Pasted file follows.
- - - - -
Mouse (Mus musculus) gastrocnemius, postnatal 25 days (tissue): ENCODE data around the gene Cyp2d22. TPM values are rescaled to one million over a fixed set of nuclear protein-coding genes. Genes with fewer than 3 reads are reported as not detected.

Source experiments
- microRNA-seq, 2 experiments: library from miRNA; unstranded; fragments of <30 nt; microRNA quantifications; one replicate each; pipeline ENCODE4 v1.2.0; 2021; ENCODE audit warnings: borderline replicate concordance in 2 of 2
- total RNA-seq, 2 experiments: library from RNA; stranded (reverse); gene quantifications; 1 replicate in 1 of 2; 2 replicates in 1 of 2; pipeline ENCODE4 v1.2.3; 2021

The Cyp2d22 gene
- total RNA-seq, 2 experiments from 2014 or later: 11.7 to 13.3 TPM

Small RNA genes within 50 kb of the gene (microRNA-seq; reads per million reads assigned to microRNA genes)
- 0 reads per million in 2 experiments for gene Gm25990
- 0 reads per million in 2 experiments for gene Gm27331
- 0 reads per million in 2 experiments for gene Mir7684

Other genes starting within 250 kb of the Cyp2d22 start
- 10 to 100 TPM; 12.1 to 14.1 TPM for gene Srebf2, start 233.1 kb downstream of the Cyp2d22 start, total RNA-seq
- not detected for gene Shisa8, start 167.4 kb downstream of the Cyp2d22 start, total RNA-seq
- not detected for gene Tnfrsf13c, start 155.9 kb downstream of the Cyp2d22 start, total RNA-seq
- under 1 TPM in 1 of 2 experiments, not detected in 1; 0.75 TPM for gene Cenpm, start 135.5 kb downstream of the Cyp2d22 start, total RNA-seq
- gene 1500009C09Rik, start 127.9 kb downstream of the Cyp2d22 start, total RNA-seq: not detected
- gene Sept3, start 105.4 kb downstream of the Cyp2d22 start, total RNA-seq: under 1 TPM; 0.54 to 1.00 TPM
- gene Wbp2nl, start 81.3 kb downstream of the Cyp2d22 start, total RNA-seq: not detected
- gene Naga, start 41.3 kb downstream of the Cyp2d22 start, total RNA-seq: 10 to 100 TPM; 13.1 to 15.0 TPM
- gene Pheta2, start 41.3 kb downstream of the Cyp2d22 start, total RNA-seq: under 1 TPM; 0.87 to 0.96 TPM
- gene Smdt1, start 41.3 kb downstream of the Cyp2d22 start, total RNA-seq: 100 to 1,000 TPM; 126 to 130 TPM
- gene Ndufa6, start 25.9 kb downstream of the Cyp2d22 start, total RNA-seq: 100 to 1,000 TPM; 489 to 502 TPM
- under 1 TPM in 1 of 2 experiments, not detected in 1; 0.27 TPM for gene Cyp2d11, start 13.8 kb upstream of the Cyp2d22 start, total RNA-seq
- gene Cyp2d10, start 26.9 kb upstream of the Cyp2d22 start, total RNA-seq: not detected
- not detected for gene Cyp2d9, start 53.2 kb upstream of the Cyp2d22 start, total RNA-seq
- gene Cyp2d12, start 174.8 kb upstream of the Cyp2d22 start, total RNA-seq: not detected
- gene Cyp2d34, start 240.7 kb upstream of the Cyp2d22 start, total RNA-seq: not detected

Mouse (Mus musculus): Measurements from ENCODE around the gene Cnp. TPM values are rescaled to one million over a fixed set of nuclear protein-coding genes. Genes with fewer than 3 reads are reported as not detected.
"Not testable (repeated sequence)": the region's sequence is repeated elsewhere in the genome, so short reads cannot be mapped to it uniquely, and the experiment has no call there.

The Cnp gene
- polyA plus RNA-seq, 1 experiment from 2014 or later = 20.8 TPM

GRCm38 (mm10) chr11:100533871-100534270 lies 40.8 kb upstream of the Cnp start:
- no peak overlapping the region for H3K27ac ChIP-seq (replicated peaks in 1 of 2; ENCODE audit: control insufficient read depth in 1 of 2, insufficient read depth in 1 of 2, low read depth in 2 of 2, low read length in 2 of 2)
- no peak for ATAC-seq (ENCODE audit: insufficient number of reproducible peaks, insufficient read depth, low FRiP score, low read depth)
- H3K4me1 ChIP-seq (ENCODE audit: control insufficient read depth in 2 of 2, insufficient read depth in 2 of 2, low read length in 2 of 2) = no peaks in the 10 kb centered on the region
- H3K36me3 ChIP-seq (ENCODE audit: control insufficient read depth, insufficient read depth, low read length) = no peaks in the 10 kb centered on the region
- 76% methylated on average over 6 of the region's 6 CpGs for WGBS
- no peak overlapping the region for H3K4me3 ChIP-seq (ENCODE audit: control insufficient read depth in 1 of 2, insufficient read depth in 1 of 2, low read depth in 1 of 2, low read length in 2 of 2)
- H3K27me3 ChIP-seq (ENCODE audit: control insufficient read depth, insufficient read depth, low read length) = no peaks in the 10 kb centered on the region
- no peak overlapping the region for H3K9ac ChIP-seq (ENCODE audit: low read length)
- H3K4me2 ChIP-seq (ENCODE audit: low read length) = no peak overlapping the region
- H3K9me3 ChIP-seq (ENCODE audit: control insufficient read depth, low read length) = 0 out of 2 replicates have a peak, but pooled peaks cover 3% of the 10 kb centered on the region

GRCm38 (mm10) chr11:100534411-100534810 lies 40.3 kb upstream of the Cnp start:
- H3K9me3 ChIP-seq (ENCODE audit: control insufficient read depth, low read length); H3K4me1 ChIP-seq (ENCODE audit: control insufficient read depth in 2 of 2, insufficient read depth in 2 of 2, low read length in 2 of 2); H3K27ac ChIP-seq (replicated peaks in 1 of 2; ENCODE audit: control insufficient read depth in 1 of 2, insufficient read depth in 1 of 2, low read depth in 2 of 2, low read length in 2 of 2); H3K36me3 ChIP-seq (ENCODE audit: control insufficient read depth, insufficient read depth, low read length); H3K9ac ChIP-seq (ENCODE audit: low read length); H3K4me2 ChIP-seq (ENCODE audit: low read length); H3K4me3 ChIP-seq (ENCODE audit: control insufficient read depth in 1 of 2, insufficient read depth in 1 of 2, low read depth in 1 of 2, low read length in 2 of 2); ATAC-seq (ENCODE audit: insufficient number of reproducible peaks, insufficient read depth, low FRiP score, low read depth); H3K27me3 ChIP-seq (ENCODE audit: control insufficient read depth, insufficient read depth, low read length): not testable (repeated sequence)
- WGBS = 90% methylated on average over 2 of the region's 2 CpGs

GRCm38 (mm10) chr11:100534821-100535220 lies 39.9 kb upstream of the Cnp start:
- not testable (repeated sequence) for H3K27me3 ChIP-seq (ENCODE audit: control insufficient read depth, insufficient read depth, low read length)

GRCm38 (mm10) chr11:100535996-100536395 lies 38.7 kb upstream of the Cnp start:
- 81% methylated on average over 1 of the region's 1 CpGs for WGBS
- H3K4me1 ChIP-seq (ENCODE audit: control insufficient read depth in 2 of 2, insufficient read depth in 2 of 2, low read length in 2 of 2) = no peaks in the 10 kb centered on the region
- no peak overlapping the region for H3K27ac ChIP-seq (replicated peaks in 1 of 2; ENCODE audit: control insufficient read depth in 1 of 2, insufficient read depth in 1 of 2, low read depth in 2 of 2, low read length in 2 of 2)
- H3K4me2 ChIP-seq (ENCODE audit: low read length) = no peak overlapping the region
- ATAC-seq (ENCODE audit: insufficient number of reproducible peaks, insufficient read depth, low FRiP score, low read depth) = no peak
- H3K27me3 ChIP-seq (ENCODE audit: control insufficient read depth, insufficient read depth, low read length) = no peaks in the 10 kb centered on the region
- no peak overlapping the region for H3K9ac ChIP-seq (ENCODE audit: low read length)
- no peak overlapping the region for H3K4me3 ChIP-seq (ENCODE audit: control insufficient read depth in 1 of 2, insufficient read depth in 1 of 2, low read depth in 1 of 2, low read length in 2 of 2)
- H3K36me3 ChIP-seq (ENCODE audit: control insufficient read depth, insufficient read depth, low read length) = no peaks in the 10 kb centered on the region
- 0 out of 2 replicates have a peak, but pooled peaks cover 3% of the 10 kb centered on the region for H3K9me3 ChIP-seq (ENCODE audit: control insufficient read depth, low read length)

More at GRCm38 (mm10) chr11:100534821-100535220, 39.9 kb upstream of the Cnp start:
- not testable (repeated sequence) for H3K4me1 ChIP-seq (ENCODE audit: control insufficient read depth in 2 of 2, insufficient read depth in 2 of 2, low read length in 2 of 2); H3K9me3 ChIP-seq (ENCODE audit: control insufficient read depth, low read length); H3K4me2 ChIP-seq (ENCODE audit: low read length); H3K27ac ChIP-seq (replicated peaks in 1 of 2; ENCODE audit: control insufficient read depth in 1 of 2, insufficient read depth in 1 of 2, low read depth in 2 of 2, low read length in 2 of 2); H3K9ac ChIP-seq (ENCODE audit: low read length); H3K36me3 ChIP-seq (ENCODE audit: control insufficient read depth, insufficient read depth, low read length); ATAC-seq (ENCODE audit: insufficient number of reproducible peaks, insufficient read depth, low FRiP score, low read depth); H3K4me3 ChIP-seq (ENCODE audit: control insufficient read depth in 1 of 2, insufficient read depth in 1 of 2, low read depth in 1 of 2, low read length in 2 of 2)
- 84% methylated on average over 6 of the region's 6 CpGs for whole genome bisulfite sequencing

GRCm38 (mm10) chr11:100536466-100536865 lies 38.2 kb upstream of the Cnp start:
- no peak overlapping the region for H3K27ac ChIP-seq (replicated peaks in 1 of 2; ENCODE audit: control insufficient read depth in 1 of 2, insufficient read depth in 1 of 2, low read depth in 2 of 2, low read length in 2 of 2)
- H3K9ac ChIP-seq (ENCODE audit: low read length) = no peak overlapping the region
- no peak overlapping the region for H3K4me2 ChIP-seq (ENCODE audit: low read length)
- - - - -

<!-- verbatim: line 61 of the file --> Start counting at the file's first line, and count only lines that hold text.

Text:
- 84% methylated on average over 6 of the region's 6 CpGs for whole genome bisulfite sequencing